Shirdan, who tore the ACL in his right knee during a seven-on-seven combine drill in May, at first thought the injury he suffered was not a severe one. Thinking it was just a sprain, Shirdan tried to continue, but tests revealed the ACL tear. Thus, in July, he underwent surgery, which was so successful that thoughts of returning to the playing field earlier than the six-month window of rehab danced through his head. With no accompanying cartilage damage, Shirdan hoped to get back on the field in mid-October or November at the latest, but things didn't work out that way.
"My knee is fine, and I think I could play, said Shirdan, whose team has one more game remaining on Nov. 22. "I feel like I am back to 100%, and I think I could go out and do what I need to do. I am running full speed, but the doctors did not clear me. They were worried about me maybe landing on it wrong (that was the cause of the injury at the combine) and hurting it again. They are being cautious, and they said they would clear me for all activity in December."
That schedule, right on the original six-month schedule, will allow Shirdan to participate in track, but will force him to miss that final football game. As a departing senior, he will dress, and at least try to enjoy some of the ceremonies around his last game, but he admits it will be a very difficult day for him to get through.
"I have been picturing that game for a lot time," he said of the Nov. 22 finale. "I won't be playing with these guys anymore, so it will be difficult. I haven't even had pads on since last year. It will be a heartbreaker for me, but hopefully we can pull out a win."
The competitive safety certainly has forged strong bonds with his teammates, and the anguish in his voice as he discussed that final game made it easy to see the importance he placed on being with the players he went through high school with. He could easily have stayed away and left the struggling team to its own devices, but instead he was there at every practice and game, doing what he could to support his teammates.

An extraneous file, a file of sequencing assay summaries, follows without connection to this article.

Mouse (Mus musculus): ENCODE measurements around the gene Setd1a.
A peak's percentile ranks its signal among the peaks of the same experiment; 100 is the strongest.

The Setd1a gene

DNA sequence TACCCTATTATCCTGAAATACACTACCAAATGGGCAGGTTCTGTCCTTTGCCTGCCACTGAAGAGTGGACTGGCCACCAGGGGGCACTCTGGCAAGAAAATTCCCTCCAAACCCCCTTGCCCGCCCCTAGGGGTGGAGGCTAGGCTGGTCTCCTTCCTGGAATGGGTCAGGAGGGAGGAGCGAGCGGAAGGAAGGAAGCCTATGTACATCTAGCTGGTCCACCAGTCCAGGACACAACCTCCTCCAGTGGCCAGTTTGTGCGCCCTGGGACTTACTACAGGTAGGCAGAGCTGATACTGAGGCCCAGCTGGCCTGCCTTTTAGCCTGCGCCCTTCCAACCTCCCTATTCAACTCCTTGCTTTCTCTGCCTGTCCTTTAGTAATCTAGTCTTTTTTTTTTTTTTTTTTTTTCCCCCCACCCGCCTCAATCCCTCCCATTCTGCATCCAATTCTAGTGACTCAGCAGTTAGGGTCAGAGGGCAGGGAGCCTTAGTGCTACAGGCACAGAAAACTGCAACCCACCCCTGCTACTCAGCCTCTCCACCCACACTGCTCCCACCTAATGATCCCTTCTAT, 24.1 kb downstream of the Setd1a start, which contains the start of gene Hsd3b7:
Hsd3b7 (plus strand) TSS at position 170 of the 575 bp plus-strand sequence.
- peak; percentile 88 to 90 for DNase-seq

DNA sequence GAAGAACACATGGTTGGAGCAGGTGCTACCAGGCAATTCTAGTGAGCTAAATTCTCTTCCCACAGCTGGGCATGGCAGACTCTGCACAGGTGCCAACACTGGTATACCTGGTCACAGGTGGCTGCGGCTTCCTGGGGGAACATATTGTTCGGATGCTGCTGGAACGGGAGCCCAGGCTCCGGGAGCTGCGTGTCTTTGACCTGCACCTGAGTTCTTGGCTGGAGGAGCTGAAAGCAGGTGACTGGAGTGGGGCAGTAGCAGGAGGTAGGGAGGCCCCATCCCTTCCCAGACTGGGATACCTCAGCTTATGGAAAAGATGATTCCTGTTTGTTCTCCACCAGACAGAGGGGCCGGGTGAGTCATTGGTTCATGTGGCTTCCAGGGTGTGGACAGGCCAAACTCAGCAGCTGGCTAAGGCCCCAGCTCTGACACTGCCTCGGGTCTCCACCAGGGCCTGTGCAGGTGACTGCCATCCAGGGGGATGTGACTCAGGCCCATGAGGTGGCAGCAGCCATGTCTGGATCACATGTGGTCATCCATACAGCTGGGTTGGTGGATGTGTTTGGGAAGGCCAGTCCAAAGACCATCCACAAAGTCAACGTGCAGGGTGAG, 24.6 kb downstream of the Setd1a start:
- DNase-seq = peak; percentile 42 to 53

That dedication also spilled over into the weight room, where he worked out non stop, both as part of he rehab but also in preparation for his next football season at West Virginia.
"When this season is over, I will look forward to next year," Shirdan said. "I can't wait to go down to West Virginia. I really want to compete for a starting spot. I won't be worried about anything else after high school."
Once Shirdan gets cleared, however, he does plan to compete for Monsignor Bonner's track squad in the spring. That speed work should give him a clear indication of how far his rehab progressed and how far he still has to go, although he is confident that he has not lost a step. For caution's sake, however, he will not compete in the triple jump, high jump and long jump, as he does not want to risk an awkward landing that could spark another problem. Instead, he plans to concentrate on sprints.
"I just don't want to land on it wrong and have something happen," he said of the decision to stay away from the field events. "I just want to make sure I am fully healthy when I come down to West Virginia."
Throughout the long season of inactivity, Shirdan has leaned on his mother for advice. Saying, "she has really been there for me", Shirdan notes that he would have had an even more difficult time had she not been there for talks and emotional support. That helped him get through the difficult days and weeks of rehab, the seemingly endless losing streak his team suffered, and the long empty stretches when it seemed he might never get back on the field. However, just as he hopes for his surgically repaired knee, he might come back stronger than ever.